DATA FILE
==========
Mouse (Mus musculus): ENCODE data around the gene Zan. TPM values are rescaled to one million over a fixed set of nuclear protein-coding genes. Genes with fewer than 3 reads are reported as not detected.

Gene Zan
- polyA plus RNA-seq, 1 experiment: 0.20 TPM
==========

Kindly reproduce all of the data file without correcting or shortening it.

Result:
Mouse (Mus musculus): ENCODE data around the gene Zan. TPM values are rescaled to one million over a fixed set of nuclear protein-coding genes. Genes with fewer than 3 reads are reported as not detected.

Gene Zan
- polyA plus RNA-seq, 1 experiment: 0.20 TPM